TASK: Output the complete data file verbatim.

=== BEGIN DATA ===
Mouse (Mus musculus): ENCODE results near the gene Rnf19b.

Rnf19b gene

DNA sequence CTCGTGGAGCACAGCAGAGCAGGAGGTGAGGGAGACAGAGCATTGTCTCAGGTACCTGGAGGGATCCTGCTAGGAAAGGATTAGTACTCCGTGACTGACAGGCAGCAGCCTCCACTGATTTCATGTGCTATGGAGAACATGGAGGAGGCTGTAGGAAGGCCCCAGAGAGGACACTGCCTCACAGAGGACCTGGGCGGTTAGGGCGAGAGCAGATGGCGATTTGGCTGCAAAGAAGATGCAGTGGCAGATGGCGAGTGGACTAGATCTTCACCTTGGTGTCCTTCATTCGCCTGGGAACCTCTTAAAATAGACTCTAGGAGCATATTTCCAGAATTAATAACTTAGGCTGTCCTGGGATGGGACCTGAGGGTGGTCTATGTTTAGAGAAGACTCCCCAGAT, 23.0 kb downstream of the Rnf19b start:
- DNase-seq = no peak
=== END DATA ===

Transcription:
Mouse (Mus musculus): ENCODE results near the gene Rnf19b.

Rnf19b gene

DNA sequence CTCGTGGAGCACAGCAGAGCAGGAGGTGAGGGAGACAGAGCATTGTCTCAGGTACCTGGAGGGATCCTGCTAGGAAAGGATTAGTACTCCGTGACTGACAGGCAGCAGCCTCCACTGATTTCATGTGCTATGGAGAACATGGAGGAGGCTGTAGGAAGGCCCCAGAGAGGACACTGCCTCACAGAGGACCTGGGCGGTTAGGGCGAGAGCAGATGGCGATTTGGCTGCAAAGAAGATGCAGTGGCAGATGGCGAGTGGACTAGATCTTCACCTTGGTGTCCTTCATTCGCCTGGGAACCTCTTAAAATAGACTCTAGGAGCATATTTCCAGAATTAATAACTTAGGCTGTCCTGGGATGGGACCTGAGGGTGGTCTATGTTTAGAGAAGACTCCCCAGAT, 23.0 kb downstream of the Rnf19b start:
- DNase-seq = no peak